In our latest monthly investment update for November 2019, we take a look at how the global investment markets, economy and commodities are performing.
The FTSE 100 index of leading UK company shares closed at the end of October at 7,248.38, falling by 2.16%.
Shares on the European indices rose at the end of the month, with investor sentiment improved by news of the US Federal Reserve cutting interest rates as expected. The Fed also signalled there would be no further rate cuts unless a downturn took place in the US economy.
November has historically been a volatile month for stock markets. But European shares are sitting on gains of 18% year to date. If maintained for another two months, 2019 would become the best year in a decade for European markets.
Headwinds in the form of a UK general election, ongoing trade talks, and doubt about the Fed’s strategy for monetary policy could cause further wobbles.
Jobs data in the US was better than expected in October, despite strike action at General Motors. A total of 128,000 new jobs were added in the month, against a forecast rise of 85,000. At the same time, the US unemployment rate rose to 3.6%, up from 3.5% a month earlier.
As a result of the better-than-expected jobs data, the US equity markets started November with new records being set. The tech-heavy Nasdaq index exceeded its record high for the first time since July, and the S&P 500 index achieved the fourth record high in a week.
It’s unusual for US stocks to perform strongly with so much negative sentiment around. Consumer spending, which accounts for more than two-thirds of US economic activity, is still driving domestic growth, despite slowing global economic growth.
Despite an order book boost, UK manufacturing reported a weak October with EU customers stockpiling good ahead of another Brexit deadline which failed to materialise. The widely watched IHS Markit/CIPS UK manufacturing purchasing managers’ index (PMI) came in at 49.6 in October, with a reading below 50 showing contraction in the sector.
It was, however, a better reading than expected by analysts, with the index now at its best level since April. Duncan Brock, group director at the Chartered Institute of Procurement & Supply (CIPS), said: “A minor uplift in overall purchasing activity did little to ease the agony for manufacturing companies in October, as the sector remained submerged in contraction terrain and heading for recession.
“Business was still restrained by the Brexit leash, as firms were subjected to the struggle against client indecision and also the downpull of a slowing global economy.”
In China, factory output rose at its fastest rate in more than two years in October, beating analyst expectations. The data in a private survey was in sharp contrast to the latest official survey, which showed China’s factory output in decline for a sixth consecutive month in October.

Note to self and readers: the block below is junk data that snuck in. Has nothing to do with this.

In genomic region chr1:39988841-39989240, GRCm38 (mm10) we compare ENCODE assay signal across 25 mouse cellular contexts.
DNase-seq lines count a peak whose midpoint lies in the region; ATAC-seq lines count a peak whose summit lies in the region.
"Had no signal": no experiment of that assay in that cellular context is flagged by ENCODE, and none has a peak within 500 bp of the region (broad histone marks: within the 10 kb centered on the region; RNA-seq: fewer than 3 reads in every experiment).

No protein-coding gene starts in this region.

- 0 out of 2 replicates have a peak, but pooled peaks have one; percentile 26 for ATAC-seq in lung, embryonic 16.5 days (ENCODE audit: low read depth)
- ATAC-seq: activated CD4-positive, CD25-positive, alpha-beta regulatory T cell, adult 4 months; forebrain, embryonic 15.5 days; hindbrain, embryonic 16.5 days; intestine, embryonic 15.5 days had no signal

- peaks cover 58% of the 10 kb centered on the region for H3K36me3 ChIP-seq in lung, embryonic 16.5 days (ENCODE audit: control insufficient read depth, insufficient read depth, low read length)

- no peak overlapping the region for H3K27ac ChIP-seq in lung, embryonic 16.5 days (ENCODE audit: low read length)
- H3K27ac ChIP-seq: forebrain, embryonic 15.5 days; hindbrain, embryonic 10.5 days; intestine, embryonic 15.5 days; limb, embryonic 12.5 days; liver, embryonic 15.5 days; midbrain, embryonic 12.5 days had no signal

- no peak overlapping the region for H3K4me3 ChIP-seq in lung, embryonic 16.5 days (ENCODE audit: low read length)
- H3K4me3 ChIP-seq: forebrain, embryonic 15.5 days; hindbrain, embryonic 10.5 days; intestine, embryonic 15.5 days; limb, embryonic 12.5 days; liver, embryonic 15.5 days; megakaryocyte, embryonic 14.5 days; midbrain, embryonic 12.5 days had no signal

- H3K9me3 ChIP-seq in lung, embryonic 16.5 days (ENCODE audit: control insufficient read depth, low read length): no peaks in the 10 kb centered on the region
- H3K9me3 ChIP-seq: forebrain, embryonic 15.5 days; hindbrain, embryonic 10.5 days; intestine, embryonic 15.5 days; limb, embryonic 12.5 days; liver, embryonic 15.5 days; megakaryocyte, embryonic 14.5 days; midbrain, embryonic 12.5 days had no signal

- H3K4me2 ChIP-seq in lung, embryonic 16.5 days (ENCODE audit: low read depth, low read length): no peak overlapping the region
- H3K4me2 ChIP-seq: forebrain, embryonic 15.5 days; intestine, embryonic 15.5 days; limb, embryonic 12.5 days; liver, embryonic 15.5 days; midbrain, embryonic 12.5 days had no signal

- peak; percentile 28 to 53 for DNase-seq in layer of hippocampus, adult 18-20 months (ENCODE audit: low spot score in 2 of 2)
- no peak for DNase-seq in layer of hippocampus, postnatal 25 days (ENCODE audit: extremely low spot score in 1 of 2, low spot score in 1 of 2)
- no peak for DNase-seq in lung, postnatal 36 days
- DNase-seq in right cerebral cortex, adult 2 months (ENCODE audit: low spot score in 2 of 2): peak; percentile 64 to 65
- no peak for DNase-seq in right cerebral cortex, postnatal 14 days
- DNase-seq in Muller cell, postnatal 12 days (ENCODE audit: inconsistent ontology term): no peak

With the US-China trade war rumbling on, conflicting messages around ongoing negotiations between these trading partners are resulting in a cautious approach for investors. US President Donald Trump said the US and China would soon be announcing a location for a “Phase One” trade deal to be signed after Chile cancelled a mid-November summit due to be used for the signing.
Price inflation in the UK fell to 1.7% in the year to September, remaining steady from a month earlier. Economists had expected slight growth in the headline inflation rate, to reach 1.8%.
According to ONS head of inflation Mike Hardie: “Inflation remained unchanged into September at its lowest rate since late 2016. Motor fuel and second-hand car prices fell, but were offset by price increases for furniture, household appliances and hotel rooms.”
One component of the inflation basket to fall was the price of fuel, dropping by 2.1% in its biggest fall since 2016. Services inflation rose by 2.5%, up to 2.2% in the year to August.
With Brexit uncertainty unresolved, the Bank of England seems unlikely to make changes to interest rates, especially with price inflation remaining below their 2% target.
The housing market in the UK is showing some signs of a slowdown, with the average house price up by just £800 in the past year. The latest Nationwide house price survey shows growth of less than 1%, on a year-on-year basis, in each of the last 11 months. The annual increase in October was 0.4%, with the average home now valued at £215,368.
The latest Land Registry data shows only 545 residential properties sold for more than £1 million in England during September, with 304 in the Greater London area.
The World Bank expected a recent rally in the gold price to continue, with economic uncertainty driving prices higher. Their latest forecast expected gold prices to rise by 5.6% in 2020, with prices to rise to around $1,600 an ounce. They said: “The risks to the precious metals price outlook are on the upside and reflect heightened uncertainty and weak growth prospects of the global economy.”
Despite global events, the movement in oil prices has slowed in the past month. Prices rose slightly towards the end of October, with an Iranian oil tanker attacked off Saudi Arabia’s coastline. Inventories are well stocked, giving producers lots of flexibility around supply and holding up prices.
The benchmark 10-year government bond (gilt) is yielding at 0.65% at the start of November, up slightly on a month earlier.
£1 currently buys $1.2948 or €1.1594. The Forex Gold Index is $1506.40/oz, and the Silver Index is $18.03/oz.